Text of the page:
For all other parts: Trap Model No.
Visual Identification of Mechanism Parts
Fig. 23-1. Guide Pin Assembly
Fig. 23-3. Valve Lever
Fig. 23-2. Valve Seat
Fig. 23-4. Valve
Fig. 23-5. Valve Retainer
Fig. 23-6. Guide pin assembly with post
and notched lever employed in 15 psi
No. 216 and 816 traps only. See adjust­
ment instructions packed with assembly.
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23
Identification of Trap
Parts by Dimensions
The following dimensional data will enable you to identify any Armstrong free-floating lever trap part should
there by any doubt as to the trap size to which it
belongs.
In the case of valves, seats, levers and guide
pin assemblies, parts must be mated by orifice
size. Orifice sizes are stamped on valve levers, valve
seats and guide pin assemblies as shown below.
Fig. 24-1
Orifice
Stamping
Valves and valve seats are factory-lapped together in matched sets to provide a perfect fit and should be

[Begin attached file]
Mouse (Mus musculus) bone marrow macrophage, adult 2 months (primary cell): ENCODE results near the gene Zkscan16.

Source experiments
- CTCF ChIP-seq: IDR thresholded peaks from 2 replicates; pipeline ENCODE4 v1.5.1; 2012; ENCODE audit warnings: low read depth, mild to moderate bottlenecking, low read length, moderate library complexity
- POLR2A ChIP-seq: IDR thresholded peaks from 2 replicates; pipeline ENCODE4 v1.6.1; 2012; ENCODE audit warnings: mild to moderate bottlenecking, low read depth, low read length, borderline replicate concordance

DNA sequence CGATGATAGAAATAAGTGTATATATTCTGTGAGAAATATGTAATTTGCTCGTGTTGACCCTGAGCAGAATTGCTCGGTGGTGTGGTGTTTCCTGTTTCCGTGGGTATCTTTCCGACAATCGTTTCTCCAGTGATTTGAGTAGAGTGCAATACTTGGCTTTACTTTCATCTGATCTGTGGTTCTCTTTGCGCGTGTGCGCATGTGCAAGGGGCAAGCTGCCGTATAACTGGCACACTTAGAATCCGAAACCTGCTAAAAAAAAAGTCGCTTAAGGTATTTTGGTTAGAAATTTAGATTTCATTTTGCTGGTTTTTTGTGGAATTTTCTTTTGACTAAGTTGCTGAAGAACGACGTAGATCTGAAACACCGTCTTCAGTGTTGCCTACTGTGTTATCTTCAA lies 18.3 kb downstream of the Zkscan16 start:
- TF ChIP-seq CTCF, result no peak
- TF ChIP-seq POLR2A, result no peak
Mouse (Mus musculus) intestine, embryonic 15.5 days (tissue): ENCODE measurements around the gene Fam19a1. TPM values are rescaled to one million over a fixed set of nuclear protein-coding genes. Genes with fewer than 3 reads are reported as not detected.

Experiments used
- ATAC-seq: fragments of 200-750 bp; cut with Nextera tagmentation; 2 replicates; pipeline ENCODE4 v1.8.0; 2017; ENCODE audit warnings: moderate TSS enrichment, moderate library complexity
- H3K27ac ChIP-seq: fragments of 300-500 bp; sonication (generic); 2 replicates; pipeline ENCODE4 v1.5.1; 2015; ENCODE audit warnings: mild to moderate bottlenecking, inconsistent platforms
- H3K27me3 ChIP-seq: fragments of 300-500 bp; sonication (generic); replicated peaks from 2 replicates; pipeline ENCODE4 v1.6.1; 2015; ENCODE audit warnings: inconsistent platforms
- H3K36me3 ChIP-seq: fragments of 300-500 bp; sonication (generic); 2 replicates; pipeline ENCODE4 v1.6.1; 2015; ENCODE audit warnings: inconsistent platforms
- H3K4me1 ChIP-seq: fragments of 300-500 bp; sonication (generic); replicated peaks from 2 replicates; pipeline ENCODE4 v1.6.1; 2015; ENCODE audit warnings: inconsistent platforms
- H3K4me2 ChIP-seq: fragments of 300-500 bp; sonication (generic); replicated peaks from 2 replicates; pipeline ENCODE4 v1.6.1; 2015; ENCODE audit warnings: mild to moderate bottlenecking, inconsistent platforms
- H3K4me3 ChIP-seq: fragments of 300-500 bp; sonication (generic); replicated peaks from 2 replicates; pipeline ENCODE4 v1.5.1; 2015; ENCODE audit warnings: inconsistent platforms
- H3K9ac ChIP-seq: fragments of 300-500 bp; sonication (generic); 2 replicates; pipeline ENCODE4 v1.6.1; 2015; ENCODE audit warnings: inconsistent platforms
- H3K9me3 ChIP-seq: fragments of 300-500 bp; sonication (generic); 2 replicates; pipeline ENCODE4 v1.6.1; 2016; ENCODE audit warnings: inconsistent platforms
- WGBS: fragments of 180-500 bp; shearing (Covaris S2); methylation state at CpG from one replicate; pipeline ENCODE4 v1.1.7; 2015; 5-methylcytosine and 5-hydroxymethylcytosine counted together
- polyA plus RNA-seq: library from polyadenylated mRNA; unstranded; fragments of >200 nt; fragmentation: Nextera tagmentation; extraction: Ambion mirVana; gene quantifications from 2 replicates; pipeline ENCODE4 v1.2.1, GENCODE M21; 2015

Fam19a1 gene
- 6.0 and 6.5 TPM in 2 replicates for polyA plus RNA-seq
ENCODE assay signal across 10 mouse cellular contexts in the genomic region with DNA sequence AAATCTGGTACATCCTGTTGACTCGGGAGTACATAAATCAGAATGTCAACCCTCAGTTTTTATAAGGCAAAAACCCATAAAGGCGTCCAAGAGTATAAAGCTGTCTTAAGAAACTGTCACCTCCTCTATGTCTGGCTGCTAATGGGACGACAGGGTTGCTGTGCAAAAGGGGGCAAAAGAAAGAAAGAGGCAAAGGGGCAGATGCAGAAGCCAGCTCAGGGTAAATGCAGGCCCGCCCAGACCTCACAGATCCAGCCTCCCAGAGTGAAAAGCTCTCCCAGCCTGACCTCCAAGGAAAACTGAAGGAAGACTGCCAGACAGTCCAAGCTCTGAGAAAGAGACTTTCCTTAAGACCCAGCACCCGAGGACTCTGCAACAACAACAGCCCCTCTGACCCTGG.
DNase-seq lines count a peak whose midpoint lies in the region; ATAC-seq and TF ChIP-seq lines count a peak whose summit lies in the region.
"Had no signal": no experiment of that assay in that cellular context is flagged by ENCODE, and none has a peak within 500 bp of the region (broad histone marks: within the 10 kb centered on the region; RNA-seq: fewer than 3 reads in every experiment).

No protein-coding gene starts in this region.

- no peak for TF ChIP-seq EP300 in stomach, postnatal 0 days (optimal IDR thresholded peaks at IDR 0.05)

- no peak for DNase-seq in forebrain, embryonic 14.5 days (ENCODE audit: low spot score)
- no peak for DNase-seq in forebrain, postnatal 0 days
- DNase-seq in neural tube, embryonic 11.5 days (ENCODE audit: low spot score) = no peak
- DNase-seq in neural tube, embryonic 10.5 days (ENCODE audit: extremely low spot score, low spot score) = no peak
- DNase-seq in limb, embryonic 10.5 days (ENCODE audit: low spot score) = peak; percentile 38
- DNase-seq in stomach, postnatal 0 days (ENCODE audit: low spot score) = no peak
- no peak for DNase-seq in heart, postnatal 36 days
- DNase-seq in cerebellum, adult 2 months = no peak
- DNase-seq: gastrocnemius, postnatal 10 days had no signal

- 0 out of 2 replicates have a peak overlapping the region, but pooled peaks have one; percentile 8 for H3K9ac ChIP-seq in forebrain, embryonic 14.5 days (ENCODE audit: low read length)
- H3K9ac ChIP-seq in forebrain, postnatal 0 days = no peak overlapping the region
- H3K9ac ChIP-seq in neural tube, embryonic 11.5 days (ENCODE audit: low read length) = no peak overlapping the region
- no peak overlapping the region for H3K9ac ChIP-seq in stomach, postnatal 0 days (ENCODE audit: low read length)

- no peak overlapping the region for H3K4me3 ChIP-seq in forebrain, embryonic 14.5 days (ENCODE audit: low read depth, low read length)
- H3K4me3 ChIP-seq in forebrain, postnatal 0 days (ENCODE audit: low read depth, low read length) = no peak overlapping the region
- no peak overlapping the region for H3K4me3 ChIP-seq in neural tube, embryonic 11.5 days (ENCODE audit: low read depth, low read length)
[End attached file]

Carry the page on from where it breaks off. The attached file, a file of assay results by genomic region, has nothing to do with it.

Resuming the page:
retained in sets. Do not attempt to pair miscellaneous
valves and seats. This could cause a steam leak. The
orifice size dimensions in Table 24-1 will enable you to
determine the orifice size to which a valve belongs.
Table 24-1Dimensional Identification Data,
Orifices and Valves
Dimension
For Orifice
Dimension
D-2, page 25
Size
D-2, page 25
1/8’’
#38 drill size
13/32’’
1/8’’
7/64’’, 5/64’’
1/2’’
5/32’’
1/8’’
9/16’’
3/16’’
5/32’’
21/32’’
7/32’’
3/16’’
23/32’’
9/32’’
7/32’’
13/16’’ (.7962’’)
5/16’’ *
1/4’’
1’’ (.9528’’)
11/32’’
9/32’’
1-1/8’’ (1.071’’)
3/8’’
5/16’’